The Pension Option in Labor Insurance and Its Effect on Household Saving and Consumption: Evidence from Taiwan

Journal of Risk and Insurance, Forthcoming

43 Pages Posted: 1 Jun 2012 Last revised: 24 Apr 2014

See all articles by Hua Chen

Hua Chen

University of Hawaiʻi at Mānoa

Wenyen Hsu

Feng Chia University - Department of Risk Management and Insurance

Mary A. Weiss

Temple University

Multiple version iconThere are 2 versions of this paper

Date Written: March 16, 2014

Abstract

Starting in 2009, the Labor Insurance (LI) program in Taiwan has allowed workers to choose between pension old-age benefits and one-time old-age benefits. The introduction of the pension option not only mitigates longevity risk for workers but also provides a higher expected present value of old-age benefits to workers than the one-time benefit option (on average). Based on a lifecycle model with uncertain lifespan, we expect that workers will increase current consumption and reduce saving in response to this policy intervention. We use data from the Survey of Family Income and Expenditure (SFIE) in Taiwan to empirically test this prediction. In order to isolate other systematic structural changes or economic shocks from the true impact of the pension option on saving and consumption, we adopt a difference-in-differences (DID) approach in this study. Our results indicate that the implementation of pension benefits in LI lowers households’ saving by 8.41% (NT$50,587) and raises consumption by 5.73% (NT$42,897) for LI workers. In addition, we find that, in general, households with less saving or consumption tend to be more responsive to this policy in terms of reducing saving or increasing consumption.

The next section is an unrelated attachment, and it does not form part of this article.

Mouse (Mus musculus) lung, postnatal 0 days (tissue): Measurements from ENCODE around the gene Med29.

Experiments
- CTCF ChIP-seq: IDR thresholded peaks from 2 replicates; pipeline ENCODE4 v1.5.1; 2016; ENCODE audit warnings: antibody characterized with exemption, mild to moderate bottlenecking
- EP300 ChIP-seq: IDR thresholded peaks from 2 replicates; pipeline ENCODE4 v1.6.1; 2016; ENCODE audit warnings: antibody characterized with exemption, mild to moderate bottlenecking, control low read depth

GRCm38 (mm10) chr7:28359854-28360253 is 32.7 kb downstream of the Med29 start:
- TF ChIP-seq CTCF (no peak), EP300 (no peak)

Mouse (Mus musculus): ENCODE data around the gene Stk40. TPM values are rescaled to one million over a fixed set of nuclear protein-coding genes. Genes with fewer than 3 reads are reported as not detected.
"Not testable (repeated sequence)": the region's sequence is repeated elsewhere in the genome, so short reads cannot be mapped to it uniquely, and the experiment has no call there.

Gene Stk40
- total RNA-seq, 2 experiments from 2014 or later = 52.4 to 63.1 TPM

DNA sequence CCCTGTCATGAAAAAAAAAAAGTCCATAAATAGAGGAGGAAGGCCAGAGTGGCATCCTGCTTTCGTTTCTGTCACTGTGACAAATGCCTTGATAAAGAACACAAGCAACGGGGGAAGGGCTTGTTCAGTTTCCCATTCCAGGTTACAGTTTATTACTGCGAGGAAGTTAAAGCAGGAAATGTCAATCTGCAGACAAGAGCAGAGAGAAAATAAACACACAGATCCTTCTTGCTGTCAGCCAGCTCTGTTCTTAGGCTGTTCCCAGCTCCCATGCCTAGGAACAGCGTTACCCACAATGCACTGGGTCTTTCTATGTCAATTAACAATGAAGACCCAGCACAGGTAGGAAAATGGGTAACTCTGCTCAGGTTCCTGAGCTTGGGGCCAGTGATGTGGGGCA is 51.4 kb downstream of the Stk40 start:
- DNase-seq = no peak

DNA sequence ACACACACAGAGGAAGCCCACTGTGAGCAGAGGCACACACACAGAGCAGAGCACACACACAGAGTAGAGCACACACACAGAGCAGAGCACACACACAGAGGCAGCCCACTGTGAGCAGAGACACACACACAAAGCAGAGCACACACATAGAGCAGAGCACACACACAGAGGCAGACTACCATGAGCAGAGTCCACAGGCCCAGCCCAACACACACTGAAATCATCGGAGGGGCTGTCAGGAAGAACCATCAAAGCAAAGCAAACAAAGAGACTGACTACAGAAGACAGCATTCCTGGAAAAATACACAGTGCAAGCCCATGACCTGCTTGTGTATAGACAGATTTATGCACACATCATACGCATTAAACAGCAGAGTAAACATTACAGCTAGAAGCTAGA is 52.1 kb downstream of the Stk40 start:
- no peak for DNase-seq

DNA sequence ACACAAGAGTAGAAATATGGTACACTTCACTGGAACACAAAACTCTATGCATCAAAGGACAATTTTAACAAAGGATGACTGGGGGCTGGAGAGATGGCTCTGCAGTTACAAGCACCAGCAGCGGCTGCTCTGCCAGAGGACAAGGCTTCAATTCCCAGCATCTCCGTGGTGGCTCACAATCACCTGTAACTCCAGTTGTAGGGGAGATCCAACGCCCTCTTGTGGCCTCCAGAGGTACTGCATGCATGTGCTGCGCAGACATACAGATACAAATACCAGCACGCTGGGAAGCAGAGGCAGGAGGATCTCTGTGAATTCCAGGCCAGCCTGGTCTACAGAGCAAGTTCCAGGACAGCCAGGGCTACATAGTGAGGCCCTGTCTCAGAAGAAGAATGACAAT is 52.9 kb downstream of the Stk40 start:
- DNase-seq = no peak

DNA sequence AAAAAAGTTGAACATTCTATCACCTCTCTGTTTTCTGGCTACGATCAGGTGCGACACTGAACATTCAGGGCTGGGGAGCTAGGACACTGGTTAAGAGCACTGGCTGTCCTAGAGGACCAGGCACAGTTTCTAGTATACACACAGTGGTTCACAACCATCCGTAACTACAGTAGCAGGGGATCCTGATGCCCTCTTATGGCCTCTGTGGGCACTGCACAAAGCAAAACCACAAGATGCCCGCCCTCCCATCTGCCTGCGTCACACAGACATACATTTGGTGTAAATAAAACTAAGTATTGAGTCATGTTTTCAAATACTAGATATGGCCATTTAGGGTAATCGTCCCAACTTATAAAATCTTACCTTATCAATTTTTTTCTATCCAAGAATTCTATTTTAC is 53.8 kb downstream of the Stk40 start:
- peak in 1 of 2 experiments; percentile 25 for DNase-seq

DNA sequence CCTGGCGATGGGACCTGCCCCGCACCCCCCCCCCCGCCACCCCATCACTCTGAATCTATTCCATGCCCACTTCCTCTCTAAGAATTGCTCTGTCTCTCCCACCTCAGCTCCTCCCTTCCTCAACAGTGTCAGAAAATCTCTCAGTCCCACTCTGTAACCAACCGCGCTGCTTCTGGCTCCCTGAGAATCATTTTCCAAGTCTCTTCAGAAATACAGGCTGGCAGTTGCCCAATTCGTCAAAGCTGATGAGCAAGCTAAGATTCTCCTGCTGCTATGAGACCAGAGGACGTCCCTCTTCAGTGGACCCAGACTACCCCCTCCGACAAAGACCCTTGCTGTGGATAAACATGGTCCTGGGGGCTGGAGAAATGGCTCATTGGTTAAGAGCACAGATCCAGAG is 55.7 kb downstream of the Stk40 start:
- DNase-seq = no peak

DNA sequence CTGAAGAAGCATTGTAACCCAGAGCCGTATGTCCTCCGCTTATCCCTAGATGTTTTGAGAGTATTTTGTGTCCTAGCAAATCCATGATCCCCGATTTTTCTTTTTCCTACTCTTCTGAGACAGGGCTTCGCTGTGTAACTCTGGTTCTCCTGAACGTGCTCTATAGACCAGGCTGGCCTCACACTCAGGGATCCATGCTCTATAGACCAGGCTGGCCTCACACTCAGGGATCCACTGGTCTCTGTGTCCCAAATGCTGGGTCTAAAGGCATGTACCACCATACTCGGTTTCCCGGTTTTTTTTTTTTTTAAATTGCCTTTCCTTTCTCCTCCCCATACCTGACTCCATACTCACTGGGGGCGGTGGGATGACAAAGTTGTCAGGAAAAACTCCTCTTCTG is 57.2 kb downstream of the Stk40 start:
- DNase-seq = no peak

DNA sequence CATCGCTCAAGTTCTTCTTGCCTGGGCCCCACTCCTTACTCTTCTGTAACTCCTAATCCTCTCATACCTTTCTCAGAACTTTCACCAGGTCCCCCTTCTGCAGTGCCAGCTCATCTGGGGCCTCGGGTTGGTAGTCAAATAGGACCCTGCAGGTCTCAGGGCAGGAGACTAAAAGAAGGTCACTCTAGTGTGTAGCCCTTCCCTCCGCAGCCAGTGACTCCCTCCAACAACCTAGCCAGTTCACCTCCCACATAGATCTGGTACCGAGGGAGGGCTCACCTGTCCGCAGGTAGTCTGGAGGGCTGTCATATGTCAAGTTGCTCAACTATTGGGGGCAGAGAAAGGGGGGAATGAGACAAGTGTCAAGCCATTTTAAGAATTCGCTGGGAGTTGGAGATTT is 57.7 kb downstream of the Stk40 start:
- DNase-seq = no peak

Keywords: pension benefits, precautionary savings, difference-in-differences estimator

JEL Classification: D12, E21, G23, H55, J26

Suggested Citation

Chen, Hua and Hsu, Wenyen and Weiss, Mary A., The Pension Option in Labor Insurance and Its Effect on Household Saving and Consumption: Evidence from Taiwan (March 16, 2014). Journal of Risk and Insurance, Forthcoming. Available at SSRN: https://ssrn.com/abstract=2071483 or http://dx.doi.org/10.2139/ssrn.2071483

Hua Chen

University of Hawaiʻi at Mānoa ( email )

2404 Maile Way, E-602e
Honolulu, HI 96822
United States
(808) 956-8063 (Phone)
(808) 956-9887 (Fax)

Wenyen Hsu (Contact Author)

Feng Chia University - Department of Risk Management and Insurance ( email )

100 WenHwa Rd.
Talchung
Taiwan
04-2451-7250 ext 4107 (Phone)
04-2451-2176 (Fax)

Mary A. Weiss

Temple University ( email )

Fox School of Business and Management
1801 Liacouras Walk
Philadelphia, PA 19122
United States
215-204-1916 (Phone)

HOME PAGE: http://www.sbm.temple.edu/~rmidept/weiss.html

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